BISMARCK, N.D. (AP) — The oil industry is protesting a bill that closes a tax loophole that the state Tax Department says is costing North Dakota about $50 million in revenue each year.
The exemption for so-called stripper wells was intended to keep low-volume wells producing in times of depressed prices, providing jobs and at least some tax revenue for the state. It also advanced technology in the oil patch over the past three decades by allowing companies to experiment with new drilling techniques.
But the law also excuses higher-producing wells from paying extraction taxes because they are near the weaker wells and drilling in the same oil pool.
Ron Ness, president of the North Dakota Petroleum Council, told the House Finance and Tax Committee on Monday that cutting the exemption amounts to a higher tax rate on oil companies. Already, tax analysts forecast that the state will collect more than $5 billion in oil and gas taxes over the next two years.
"The oil and gas industry is paying more than its fair share of taxes to North Dakota," said Ness, whose group represents more than 400 companies working in the state's oil patch. "This bill represents a tax increase."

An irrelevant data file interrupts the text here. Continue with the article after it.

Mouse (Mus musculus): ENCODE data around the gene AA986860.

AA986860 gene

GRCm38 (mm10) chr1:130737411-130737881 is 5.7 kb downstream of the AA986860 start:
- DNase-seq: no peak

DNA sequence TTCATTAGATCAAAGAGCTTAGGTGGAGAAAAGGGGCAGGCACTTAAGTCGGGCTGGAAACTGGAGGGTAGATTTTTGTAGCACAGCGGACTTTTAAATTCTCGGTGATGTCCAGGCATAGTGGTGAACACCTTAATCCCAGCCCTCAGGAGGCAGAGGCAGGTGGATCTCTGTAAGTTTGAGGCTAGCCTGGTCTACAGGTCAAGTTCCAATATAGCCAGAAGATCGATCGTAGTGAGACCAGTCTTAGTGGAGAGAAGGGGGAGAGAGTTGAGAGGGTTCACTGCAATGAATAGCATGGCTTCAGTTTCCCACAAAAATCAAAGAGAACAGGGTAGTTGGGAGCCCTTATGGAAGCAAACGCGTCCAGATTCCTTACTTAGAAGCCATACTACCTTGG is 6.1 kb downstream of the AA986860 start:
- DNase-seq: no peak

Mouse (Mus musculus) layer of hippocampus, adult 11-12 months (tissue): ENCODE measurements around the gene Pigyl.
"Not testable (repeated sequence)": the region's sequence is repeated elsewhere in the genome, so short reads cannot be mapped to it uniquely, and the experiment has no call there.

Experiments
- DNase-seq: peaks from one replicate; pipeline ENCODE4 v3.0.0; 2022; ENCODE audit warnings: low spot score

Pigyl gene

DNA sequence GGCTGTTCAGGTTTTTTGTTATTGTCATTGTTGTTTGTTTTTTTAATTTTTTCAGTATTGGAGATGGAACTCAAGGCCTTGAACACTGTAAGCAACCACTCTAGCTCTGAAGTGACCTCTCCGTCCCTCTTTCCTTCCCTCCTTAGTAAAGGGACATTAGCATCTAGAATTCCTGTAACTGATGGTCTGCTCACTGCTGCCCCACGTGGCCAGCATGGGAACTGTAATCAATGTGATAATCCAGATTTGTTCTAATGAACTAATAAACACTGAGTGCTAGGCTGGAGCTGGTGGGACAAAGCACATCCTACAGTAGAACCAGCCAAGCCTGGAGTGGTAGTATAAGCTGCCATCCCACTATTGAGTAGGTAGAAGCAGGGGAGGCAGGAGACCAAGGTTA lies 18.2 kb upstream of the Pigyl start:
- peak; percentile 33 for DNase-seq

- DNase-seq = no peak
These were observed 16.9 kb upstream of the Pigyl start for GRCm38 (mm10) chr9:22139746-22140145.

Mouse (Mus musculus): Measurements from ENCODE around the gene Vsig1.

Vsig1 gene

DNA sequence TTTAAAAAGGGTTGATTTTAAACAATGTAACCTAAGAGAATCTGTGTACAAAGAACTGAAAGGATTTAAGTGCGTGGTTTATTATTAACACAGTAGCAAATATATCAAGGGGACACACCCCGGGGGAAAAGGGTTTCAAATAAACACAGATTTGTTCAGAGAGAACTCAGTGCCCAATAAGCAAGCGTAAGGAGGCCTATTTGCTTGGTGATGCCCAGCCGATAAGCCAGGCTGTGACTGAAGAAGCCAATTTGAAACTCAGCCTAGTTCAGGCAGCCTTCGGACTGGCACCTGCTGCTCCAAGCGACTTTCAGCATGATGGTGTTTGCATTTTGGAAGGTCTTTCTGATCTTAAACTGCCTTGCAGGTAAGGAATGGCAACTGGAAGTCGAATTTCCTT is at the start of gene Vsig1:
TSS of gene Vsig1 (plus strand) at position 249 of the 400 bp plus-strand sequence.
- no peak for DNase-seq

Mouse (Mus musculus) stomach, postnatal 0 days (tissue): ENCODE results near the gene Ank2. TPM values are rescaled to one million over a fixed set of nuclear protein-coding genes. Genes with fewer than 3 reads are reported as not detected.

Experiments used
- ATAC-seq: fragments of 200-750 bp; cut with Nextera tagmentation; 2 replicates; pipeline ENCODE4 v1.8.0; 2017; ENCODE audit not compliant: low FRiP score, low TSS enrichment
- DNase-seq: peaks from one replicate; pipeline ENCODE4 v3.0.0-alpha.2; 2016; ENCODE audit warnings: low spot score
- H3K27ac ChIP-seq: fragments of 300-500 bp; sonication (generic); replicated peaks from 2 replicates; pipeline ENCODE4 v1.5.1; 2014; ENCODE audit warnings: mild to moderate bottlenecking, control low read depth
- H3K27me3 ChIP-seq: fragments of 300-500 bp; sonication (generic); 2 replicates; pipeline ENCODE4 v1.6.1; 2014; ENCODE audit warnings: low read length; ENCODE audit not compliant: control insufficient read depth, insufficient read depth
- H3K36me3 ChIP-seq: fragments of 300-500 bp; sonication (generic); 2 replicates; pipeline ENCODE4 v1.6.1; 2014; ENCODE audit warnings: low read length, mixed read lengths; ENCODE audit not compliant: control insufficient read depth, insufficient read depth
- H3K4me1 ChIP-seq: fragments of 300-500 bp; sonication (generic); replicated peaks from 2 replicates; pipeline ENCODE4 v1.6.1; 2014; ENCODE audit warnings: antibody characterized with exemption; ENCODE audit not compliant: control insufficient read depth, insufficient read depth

Stripper wells are broadly defined in North Dakota as those that produce fewer than 30 barrels of crude daily.
Those wells are exempt from the state's 6.5 percent extraction tax, but not a 5 percent production tax. Voters approved exempting stripper wells from the extraction tax in 1980, and the Legislature amended the exemption a year later to include the leased area — or spacing — on which the well was located.
But spacings can be as large as 1 square mile, which is enough room for several wells that could meet the tax-exempt designation. Once a well or spacing meets the stripper criteria, it holds the designation forever.
Attempts to cut the exemption have failed in the past three legislative sessions.
Rep. David Drovdal, R-Arnegard, introduced the bill to cut the exemption for the fourth time this session. He said the 1980s-era law was well-intentioned at the time but new technology has allowed companies to drill gushers in areas that were thought to be marginal.
Each well should be classified based on its own production, not its location, said Drovdal, whose district is in western North Dakota's oil-producing region. Drovdal also is a member of the House Finance and Taxation Committee, which took no action on the bill on Monday.
"It's not about raising taxes," Drovdal told The Associated Press. "It's a matter of fairness."
Lynn Helms, director of the Department of Mineral Resources, said North Dakota has about 8,100 wells and 2,800 of them are classified as stripper wells. Of that sum, about 500 are higher-producing wells but carry the stripper well designation.
Helms said tax exemption for stripper wells has helped reward companies for taking risks in marginal areas.
But the exemption also has become one of the most complicated oil taxes because it doesn't always differentiate between an "80-pound weakling and an 800-pound gorilla," Helms said.
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